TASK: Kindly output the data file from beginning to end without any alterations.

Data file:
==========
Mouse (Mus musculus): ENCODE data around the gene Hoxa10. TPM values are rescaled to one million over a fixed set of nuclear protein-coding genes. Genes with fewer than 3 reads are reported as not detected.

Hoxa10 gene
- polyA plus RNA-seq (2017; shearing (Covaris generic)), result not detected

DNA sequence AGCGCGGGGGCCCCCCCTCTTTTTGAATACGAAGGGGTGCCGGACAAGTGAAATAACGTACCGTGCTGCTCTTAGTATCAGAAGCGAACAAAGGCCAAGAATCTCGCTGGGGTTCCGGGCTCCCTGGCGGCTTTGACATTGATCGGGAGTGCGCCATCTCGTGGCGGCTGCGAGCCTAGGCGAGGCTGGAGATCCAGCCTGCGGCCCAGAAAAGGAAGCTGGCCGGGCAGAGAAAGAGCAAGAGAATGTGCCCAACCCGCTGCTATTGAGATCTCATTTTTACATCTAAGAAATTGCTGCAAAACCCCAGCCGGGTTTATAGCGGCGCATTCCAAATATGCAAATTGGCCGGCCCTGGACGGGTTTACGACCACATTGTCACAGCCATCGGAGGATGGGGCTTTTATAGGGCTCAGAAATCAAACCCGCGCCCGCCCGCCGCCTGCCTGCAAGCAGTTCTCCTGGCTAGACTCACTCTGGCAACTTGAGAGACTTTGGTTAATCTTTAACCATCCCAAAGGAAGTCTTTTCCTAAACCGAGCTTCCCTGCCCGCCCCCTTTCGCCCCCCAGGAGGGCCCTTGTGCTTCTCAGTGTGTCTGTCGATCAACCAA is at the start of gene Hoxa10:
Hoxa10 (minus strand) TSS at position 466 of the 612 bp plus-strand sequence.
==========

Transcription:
Mouse (Mus musculus): ENCODE data around the gene Hoxa10. TPM values are rescaled to one million over a fixed set of nuclear protein-coding genes. Genes with fewer than 3 reads are reported as not detected.

Hoxa10 gene
- polyA plus RNA-seq (2017; shearing (Covaris generic)), result not detected

DNA sequence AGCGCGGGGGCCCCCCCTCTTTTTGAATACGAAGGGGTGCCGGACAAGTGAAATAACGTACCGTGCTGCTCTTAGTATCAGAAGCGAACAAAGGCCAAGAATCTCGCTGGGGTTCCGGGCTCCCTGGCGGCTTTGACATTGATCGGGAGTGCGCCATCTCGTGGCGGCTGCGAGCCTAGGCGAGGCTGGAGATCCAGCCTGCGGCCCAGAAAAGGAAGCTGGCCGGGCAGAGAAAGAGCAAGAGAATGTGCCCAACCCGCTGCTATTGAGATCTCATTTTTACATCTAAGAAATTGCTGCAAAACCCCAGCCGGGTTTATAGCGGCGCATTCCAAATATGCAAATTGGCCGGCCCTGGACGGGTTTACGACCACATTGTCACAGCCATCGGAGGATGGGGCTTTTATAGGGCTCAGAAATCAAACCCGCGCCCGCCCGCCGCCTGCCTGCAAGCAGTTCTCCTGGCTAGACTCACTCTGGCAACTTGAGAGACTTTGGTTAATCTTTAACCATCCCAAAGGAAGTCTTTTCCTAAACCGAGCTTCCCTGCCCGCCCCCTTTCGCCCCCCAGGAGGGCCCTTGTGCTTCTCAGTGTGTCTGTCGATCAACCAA is at the start of gene Hoxa10:
Hoxa10 (minus strand) TSS at position 466 of the 612 bp plus-strand sequence.